Original article

Scand J Work Environ Health Online-first -article    pdf

https://doi.org/10.5271/sjweh.4167 | Published online: 23 May 2024

Does job control contribute to differences in physician-certified sickness absence across office concepts? A mediation analysis in a nationally representative sample

by Borge RH, Johannessen HA, Fostervold KI, Nielsen MB

Objectives Several studies have found higher sickness absence in shared and open workspaces than in private offices, but little is known about why these differences occur. We propose and test job control as a potential mechanism underlying observed differences in the risk of physician-certified sickness absence between private offices and shared and open workspaces.

Methods We conducted a counterfactual mediation analysis using observational survey data from a nationally representative sample of Norwegian employees merged with prospective data from national registries (N=5512). The registry data included information about whether participants had any physician-certified sickness absence the year following the survey. Models were adjusted for age, sex, education level, occupation group, executive/leadership responsibility, and time spent on office work.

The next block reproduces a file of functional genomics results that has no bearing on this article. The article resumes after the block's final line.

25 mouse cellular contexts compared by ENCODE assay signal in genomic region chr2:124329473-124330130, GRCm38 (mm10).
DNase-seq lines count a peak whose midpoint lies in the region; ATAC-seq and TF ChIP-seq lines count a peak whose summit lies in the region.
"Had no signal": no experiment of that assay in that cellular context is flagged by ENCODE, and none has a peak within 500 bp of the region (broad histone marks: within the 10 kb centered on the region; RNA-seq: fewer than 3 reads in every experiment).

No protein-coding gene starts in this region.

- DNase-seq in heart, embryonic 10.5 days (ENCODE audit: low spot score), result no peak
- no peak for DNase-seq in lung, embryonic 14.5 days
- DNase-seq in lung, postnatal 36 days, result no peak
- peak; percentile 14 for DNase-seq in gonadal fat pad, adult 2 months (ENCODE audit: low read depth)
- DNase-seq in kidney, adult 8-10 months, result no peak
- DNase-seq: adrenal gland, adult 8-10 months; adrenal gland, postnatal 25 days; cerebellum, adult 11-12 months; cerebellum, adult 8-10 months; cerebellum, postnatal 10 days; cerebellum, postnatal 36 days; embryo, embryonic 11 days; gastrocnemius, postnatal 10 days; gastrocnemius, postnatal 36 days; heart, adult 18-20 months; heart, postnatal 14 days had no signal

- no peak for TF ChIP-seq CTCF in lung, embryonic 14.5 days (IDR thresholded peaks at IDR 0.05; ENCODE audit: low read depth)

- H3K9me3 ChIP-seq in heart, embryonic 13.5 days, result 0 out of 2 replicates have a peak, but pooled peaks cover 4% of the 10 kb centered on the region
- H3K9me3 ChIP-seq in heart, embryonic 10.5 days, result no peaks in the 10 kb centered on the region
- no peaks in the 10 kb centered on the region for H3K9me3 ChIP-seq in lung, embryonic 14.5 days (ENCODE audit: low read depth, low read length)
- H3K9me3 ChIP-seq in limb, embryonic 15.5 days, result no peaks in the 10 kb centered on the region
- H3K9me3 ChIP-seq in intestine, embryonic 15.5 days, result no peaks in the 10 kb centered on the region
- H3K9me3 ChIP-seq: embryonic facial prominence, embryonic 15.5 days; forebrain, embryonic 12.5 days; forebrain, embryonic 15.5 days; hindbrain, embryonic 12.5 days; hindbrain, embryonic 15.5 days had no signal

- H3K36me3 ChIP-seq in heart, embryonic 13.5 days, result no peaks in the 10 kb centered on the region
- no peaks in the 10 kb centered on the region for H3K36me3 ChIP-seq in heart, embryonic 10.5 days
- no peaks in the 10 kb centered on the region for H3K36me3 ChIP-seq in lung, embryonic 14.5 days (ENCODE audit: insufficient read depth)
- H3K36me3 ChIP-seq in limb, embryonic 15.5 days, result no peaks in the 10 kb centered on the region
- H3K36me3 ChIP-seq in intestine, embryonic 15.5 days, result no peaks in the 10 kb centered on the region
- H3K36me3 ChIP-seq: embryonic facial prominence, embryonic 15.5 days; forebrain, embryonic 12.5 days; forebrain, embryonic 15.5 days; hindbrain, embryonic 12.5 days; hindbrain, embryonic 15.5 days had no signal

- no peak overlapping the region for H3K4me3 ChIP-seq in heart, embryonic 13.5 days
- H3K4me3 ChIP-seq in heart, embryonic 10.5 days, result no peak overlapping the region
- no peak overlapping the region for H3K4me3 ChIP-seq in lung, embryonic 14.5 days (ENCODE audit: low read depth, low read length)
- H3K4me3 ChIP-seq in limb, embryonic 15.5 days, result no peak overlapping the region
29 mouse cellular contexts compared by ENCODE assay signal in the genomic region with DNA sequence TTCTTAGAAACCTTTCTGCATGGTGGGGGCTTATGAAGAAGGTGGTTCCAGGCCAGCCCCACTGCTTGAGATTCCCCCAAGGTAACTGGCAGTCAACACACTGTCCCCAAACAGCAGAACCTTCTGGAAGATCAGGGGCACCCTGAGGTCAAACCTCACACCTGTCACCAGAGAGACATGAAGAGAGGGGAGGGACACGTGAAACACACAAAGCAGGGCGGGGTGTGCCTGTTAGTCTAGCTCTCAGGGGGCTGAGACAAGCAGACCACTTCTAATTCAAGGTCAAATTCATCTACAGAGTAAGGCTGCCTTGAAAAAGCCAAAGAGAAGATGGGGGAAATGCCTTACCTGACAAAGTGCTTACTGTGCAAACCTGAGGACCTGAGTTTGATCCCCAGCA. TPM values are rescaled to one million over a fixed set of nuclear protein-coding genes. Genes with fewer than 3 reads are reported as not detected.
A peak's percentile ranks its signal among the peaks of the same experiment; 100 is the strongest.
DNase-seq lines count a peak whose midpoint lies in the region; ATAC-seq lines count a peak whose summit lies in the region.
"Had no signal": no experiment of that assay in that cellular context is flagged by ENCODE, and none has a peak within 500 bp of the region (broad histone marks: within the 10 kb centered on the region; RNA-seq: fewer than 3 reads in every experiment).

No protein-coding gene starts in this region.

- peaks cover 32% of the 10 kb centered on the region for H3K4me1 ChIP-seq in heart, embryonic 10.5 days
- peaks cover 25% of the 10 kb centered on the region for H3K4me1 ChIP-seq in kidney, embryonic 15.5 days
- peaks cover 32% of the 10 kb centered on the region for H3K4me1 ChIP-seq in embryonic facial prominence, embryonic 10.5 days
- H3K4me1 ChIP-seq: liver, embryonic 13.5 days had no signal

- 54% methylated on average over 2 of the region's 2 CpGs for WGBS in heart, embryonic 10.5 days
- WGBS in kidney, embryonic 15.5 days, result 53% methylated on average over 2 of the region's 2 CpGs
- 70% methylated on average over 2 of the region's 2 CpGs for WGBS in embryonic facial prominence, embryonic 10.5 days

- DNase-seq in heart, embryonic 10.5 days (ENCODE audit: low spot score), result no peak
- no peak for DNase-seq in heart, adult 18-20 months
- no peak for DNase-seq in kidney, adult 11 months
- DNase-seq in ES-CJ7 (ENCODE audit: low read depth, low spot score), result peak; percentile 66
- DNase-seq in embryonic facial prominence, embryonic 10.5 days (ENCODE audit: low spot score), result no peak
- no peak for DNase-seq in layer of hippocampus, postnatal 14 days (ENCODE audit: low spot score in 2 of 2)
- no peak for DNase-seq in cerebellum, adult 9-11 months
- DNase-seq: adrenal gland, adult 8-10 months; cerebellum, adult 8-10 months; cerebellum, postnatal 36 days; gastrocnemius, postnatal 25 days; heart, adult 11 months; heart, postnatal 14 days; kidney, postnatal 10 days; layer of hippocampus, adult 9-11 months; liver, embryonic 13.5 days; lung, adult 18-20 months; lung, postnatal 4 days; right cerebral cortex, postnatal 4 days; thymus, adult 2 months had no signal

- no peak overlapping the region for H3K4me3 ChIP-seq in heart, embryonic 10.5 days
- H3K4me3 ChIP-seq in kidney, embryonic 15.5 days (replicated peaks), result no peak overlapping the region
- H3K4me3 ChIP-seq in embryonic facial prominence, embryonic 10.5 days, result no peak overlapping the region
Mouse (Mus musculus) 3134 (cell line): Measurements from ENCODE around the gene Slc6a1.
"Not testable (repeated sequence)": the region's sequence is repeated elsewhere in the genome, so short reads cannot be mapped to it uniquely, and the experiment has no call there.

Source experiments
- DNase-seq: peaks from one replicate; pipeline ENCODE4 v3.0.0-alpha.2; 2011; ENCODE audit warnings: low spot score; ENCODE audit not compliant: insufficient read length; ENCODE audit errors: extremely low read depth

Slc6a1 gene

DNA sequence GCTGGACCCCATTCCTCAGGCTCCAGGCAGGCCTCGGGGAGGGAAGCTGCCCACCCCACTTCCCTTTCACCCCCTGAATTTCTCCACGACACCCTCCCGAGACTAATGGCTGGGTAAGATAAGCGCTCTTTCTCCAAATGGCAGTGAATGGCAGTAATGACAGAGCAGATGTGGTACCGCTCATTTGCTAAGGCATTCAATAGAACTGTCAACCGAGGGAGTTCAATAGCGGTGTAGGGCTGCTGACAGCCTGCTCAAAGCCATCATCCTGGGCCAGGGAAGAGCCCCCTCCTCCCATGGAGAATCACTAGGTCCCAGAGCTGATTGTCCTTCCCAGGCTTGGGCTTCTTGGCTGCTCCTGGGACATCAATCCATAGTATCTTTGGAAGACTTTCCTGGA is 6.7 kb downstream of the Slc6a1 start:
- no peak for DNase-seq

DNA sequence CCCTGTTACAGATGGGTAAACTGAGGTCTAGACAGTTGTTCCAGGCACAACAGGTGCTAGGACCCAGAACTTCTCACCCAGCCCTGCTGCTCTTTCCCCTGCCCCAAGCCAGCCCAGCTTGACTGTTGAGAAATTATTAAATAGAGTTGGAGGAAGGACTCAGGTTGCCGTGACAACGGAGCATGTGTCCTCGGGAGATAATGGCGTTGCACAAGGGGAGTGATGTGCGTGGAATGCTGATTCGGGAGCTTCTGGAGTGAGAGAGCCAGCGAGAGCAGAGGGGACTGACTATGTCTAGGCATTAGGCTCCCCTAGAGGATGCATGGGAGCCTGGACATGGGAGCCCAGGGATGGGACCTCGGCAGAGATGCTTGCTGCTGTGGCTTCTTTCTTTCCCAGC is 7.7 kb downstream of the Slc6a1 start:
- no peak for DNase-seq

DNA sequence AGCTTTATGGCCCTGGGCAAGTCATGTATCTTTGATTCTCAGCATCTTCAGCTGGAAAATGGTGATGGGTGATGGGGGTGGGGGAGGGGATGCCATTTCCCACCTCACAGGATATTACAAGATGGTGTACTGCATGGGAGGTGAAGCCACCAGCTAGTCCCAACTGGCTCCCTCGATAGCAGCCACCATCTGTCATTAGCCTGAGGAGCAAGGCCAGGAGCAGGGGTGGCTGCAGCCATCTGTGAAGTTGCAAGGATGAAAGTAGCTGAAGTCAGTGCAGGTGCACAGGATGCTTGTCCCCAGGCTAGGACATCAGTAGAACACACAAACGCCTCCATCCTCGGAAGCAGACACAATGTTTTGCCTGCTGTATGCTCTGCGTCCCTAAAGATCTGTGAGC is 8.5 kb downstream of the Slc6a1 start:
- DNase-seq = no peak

Results We found significantly higher sickness absence risk in conventional [risk ratio (RR) 1.12, 95% confidence interval (CI) 1.01‒1.25] and non-territorial (RR 1.20, 95% 1.04‒1.37) open-plan and non-territorial shared-room offices (RR 1.29, 95% CI 1.13‒1.48) compared to private offices. Natural indirect effects due to job control were statistically significant in all contrasts and accounted for 19–34% of total effects depending on contrast.

Conclusions Findings were in line with hypothesized relationships and suggest that job control may be a mechanism underlying observed differences in sickness absence across office concepts. Future studies should continue to explore potential mechanisms linking shared and open workspaces to higher sickness absence and other unfavorable outcomes in the workplace, particularly with study designs that provide stronger basis for causal inference.

This article refers to the following texts of the Journal: 2011;37(5):376-382  2020;46(3):330-334  2023;49(3):222-230